WWDC keynotes don’t often have a story.
What does Apple have ready to ship this June? That Mac hardware and this piece of software and those developer tools? Perfect. That’s the WWDC keynote. It’s a hodgepodge of announcements, leading to headlines that read “Apple announces new Macs and software at developer conference” and you can practically see the general public’s eyes skipping over to the next article.
In June 2010, Apple had lots of things ready to announce. A completely redesigned Mac mini. Safari 4.1 with several cool new features. Xcode 4 with a whole new user interface.
None of that made the keynote though. After a brief victory lap for the iPad, Steve devoted the entire 2 hours to the iPhone 4, a product that already had its own story, starting a few months earlier.
On April 19, 2010, 11 days after the iPhone OS 4.0 event, Gizmodo published its infamous article showing pictures of an iPhone 4 lost in a bar in Redwood City. Gizmodo got an insane amount of publicity and pageviews, and was blackballed by Apple PR until the Apple Watch keynote in September 2014.
Gizmodo, which put its entire reputation on the line with this exposé, was more worried about getting called out for having a fake iPhone than the repercussions of having a real one. They asked for and received confirmation from Apple that this was their property.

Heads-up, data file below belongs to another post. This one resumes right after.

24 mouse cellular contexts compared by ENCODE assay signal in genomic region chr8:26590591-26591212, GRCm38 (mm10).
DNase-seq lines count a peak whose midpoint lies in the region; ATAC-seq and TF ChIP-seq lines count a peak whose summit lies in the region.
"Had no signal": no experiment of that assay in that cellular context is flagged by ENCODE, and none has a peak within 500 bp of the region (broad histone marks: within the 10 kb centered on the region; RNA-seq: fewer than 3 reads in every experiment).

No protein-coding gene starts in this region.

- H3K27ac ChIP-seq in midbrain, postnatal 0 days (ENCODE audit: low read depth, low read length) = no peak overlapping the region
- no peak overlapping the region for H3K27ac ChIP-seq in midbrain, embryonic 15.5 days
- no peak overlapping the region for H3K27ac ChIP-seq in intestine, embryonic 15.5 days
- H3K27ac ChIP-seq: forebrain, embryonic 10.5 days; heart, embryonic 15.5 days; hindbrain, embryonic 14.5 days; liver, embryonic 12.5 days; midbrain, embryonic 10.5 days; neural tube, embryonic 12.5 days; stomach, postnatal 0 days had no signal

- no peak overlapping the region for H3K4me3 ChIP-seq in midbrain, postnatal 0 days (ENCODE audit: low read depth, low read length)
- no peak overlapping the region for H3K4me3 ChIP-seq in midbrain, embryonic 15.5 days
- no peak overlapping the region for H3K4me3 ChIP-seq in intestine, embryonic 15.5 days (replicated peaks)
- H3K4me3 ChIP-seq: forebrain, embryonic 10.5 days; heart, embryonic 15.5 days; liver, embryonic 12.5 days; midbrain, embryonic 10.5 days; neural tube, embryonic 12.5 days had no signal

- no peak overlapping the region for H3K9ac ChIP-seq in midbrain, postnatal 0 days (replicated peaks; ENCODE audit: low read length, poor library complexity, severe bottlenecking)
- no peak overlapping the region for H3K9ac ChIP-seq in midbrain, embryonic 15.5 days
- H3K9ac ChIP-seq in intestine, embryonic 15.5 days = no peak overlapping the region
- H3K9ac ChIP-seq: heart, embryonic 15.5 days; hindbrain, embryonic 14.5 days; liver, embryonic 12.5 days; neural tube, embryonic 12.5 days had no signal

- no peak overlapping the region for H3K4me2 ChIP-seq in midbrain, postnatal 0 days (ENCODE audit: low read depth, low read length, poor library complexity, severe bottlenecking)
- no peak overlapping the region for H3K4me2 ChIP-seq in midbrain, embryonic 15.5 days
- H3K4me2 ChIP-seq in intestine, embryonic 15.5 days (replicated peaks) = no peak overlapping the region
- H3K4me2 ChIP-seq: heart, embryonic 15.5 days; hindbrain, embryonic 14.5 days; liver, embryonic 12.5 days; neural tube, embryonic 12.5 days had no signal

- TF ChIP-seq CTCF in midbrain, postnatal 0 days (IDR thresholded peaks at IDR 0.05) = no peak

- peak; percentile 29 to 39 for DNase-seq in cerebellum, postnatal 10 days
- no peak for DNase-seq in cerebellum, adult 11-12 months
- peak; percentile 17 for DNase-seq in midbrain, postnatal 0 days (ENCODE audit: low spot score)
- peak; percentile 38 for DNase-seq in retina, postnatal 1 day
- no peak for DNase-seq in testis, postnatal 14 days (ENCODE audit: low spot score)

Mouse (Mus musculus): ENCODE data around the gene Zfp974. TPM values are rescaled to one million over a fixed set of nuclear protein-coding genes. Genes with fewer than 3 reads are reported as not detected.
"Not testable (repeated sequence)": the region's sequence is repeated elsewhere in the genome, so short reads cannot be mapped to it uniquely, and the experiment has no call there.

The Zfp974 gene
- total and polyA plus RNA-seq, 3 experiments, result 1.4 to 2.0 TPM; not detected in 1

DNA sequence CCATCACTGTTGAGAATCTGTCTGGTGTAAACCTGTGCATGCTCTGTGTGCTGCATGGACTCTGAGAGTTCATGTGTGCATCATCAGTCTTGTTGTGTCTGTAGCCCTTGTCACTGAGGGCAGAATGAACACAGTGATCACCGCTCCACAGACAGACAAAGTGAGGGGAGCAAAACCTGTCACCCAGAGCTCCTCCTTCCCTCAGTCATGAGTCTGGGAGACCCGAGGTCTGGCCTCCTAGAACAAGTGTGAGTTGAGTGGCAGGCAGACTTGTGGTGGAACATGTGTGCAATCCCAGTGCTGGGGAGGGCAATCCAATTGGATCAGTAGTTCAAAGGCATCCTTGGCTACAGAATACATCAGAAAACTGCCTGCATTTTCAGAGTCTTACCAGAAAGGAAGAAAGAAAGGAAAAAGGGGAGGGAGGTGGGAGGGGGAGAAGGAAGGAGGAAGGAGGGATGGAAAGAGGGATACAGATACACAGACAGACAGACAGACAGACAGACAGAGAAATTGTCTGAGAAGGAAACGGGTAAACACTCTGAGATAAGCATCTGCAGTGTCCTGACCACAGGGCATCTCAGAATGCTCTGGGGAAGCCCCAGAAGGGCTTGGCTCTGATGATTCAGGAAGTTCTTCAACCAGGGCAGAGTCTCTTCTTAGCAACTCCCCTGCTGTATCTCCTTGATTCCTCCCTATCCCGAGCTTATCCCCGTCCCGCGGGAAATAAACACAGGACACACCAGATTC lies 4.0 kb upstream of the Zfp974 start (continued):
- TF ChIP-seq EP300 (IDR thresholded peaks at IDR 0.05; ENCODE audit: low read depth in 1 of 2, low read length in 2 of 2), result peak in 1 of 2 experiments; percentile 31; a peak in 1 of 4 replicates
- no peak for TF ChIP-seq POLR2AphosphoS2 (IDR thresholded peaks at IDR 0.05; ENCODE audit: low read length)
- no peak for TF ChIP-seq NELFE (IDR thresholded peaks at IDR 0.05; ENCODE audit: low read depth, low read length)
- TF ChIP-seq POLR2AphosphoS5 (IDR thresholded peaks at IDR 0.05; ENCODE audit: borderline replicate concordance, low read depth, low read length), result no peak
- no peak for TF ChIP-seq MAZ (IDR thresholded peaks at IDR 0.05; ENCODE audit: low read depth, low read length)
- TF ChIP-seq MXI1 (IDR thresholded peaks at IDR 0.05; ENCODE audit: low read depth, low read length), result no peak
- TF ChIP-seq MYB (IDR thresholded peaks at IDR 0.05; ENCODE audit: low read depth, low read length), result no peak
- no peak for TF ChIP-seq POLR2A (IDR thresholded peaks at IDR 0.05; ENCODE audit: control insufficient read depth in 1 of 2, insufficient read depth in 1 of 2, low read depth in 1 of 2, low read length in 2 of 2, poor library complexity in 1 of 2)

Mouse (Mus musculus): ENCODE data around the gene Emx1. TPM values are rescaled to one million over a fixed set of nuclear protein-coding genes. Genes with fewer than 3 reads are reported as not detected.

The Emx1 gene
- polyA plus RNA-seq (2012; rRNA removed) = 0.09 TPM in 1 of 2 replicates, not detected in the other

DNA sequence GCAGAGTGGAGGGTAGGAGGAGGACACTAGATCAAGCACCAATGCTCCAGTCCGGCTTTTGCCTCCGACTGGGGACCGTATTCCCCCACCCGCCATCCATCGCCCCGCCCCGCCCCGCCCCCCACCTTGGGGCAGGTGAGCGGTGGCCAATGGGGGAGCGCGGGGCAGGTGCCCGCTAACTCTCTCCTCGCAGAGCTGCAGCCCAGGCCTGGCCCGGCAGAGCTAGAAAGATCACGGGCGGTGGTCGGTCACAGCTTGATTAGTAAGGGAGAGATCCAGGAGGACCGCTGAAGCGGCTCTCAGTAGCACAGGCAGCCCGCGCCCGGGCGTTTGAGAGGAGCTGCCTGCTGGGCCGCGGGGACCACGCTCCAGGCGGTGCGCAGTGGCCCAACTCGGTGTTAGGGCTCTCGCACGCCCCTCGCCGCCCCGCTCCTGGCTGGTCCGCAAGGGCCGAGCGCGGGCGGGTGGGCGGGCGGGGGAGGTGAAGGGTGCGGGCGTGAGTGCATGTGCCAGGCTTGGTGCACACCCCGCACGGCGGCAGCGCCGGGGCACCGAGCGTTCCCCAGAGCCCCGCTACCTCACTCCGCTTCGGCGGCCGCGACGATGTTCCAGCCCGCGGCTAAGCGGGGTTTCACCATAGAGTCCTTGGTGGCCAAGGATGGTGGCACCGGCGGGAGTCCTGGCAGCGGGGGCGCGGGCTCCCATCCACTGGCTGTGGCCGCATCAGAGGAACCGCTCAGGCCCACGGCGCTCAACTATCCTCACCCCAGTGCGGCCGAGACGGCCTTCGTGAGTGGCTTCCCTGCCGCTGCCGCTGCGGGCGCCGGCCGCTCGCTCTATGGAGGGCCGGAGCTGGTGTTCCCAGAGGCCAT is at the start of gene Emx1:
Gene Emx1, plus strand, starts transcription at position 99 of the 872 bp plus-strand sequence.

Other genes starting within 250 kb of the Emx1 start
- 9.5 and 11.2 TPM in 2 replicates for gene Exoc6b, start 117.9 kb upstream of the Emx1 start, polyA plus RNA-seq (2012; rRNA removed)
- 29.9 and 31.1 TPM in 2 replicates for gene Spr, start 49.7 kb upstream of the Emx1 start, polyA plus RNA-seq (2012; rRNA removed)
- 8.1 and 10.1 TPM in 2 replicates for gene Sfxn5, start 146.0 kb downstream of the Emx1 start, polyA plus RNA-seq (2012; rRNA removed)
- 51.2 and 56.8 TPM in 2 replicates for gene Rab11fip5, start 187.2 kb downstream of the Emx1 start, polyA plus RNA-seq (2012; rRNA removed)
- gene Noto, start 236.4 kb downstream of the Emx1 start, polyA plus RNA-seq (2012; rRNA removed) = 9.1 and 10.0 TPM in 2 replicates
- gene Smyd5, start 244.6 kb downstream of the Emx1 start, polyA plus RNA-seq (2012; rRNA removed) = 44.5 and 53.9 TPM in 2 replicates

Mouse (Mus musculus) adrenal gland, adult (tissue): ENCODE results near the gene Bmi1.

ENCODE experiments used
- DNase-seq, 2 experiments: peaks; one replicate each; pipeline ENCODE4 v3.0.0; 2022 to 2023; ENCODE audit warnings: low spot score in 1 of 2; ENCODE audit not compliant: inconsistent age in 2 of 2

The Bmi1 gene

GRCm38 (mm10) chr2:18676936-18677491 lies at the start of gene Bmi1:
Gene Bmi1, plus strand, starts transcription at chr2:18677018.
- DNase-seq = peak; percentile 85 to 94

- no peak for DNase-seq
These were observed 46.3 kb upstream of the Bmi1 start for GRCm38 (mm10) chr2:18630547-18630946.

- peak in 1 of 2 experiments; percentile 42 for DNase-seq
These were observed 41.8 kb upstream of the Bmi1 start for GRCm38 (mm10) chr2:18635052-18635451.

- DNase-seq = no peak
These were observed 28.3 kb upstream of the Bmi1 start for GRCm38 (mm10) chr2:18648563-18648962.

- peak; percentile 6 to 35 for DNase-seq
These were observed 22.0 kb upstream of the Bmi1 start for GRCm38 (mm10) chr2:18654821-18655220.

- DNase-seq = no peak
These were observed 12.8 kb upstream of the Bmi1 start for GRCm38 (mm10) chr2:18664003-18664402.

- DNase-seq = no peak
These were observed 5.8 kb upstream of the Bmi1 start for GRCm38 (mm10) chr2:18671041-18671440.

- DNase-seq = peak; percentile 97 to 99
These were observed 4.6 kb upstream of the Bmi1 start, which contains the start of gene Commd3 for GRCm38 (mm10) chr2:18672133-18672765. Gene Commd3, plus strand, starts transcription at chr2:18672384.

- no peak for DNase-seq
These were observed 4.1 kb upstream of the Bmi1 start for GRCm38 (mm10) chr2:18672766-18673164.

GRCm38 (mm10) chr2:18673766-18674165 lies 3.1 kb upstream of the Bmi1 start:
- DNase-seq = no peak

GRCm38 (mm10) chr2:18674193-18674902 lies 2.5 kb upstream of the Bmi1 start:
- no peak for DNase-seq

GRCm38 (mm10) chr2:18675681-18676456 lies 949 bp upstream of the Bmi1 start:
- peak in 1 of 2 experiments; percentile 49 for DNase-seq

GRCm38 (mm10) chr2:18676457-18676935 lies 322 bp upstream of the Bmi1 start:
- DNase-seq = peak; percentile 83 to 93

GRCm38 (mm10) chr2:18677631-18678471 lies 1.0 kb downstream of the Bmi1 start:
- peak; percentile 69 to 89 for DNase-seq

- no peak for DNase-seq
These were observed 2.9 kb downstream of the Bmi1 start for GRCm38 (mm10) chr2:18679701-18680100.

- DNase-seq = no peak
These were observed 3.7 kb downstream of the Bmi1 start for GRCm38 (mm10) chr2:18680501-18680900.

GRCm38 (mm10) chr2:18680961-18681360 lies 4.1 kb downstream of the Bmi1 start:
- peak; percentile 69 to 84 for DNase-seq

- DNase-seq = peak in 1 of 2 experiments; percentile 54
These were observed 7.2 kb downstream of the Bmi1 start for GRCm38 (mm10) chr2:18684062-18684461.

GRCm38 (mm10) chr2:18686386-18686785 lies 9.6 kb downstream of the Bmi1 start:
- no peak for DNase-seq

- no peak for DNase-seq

So the story going into WWDC was that Apple blew the debut of the new iPhone. The public has already seen it. It has weird black lines on the aluminum sides. It has a flat black shiny plastic back. It has a front-facing camera for you to use iChat with. Maybe it has a higher resolution screen.
So when Steve finally introduced his last - and likely his favorite - iPhone, he went all in. He started with the new design. “Now, stop me if you’ve already seen this,” he said. “Believe me, you ain’t seen it.”
He still had a few surprises up his sleeve, like the gyroscope, yet he had an even better story for the already-spoiled features. It’s not just higher resolution; you can’t even see the pixels. It’s not just a better rear camera, you can actually make HD videos in iMovie right on the phone. And the glass back, steel sides and build quality are akin to a Leica camera.
The story that came out of Moscone was entirely and unequivocally: “Trust me, you’re going to want an iPhone 4”
The new Mac mini, with its unibody enclosure and $100 price hike, was unveiled with a press release the following week.